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Along with their mother, Nantz's sister Nancy was one of her father's primary caregivers. Before his keys were eventually taken away from him, she recalls, her father regularly had difficulty driving. He frequently got lost, once claimed to have a fender-bender that the family never heard about again, and another time returned from the local gas station certain he'd just enjoyed a friendly interlude with NFL coach Jimmy Johnson. (His daughter is certain he did not.) As the disease progressed, Nancy noticed strange behaviors as well: Her father became obsessed with opening wallets and counting money, acted frequently like he was speaking in a foreign tongue or repeated sounds such as “bing, bong,” and though always a joker, he became “sillier and sillier,” she recalls.

“A lot of it was odd,” Nancy says, admitting that at times she had to explain to strangers that her father's actions resulted from AD.

As Dr. Appel told the Nantz family, AD can not be cured. There wasn't a cure in the '90s, when Nantz Jr. was diagnosed, and there isn't a cure today. “But we do have treatments,” Dr. Platzer says.

Treatments for AD include supporting the family and caregivers and doing whatever possible to manage the behavior of the person with the disease. But the primary method of treating AD is through drug therapy. One type of drug includes the cholinesterase inhibitors (brand names Aricept, Exelon, and Razadyne), and another is memantine (brand name Namenda). Memantine works by blocking a glutamate receptor. Both types of drugs improve some of the symptoms of the disease, such as attention, memory, and carrying out simple tasks.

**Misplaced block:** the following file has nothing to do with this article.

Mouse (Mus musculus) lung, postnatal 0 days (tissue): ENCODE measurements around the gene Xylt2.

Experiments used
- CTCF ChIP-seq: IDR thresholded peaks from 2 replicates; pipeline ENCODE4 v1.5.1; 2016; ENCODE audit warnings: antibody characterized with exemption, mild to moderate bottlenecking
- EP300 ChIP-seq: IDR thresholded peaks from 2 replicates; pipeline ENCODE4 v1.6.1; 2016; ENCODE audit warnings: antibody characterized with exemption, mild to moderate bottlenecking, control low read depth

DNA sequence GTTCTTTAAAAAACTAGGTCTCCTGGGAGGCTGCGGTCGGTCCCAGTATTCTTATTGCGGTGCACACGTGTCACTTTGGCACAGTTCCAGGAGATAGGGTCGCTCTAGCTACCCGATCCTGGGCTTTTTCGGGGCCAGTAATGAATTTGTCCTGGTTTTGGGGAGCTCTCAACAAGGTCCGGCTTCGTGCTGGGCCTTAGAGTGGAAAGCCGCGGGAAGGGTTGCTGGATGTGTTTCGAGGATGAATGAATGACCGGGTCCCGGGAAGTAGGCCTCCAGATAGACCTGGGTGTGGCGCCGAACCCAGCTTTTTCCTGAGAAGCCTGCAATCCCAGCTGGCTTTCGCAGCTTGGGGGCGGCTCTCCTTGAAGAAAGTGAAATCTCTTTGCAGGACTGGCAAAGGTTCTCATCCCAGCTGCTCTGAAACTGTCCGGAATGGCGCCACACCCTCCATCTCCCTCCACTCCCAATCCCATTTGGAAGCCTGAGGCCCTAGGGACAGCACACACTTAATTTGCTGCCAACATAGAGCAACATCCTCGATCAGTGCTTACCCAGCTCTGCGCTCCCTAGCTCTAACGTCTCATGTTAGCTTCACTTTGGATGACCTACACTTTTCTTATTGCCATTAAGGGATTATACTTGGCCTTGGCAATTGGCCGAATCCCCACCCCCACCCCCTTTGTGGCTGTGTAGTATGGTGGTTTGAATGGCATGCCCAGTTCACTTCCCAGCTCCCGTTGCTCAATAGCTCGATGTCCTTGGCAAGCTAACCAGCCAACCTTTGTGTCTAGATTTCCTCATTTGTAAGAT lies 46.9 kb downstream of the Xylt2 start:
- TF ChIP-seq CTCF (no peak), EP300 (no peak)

“Right now,” Dr. Hart says, “we don't have a disease-modifying treatment, meaning something that stops the cells from dying.”

“Both of these drugs have a very mild effect, and they only help manage some of the symptoms,” Dr. Appel says. “We desperately need new drug therapies. This is something all of us are working very hard on.”

Both Aricept and Namenda were prescribed for Jim Nantz Jr. Although they helped somewhat, his AD continued to progress. As Dr. Appel had predicted in his office on the day of the diagnosis, the disease was a struggle for the entire Nantz family. “AD is not a disease of the individual but a disease of the family,” he emphasizes, referring not to genetics but to the emotional and physical toll.

Nantz concedes that the “heavy lifting” of caring for his father fell mostly to his sister and mother but says that caretaking took a mental and physical toll on everyone.

“My dad had full-time care in the house, but the master bedroom was upstairs,” Nantz says. “Getting him up and down stairs, showering and dressing him, became very difficult. My father had been a football player. At 6′2″ and 225 pounds, he was a rock. My mother is a petite, beautiful woman, who had no ability to drag him up and down the stairs.”



Nantz remembers bringing his dad to San Antonio in 1998 to watch a basketball game he was broadcasting, only to discover that his father—once a gregarious and friendly man who loved a big event—was becoming increasingly anxious. Keeping his father safe at times like that, and trying to protect his reputation in light of possible outbursts, made Nantz feel a need for “constant vigilance.”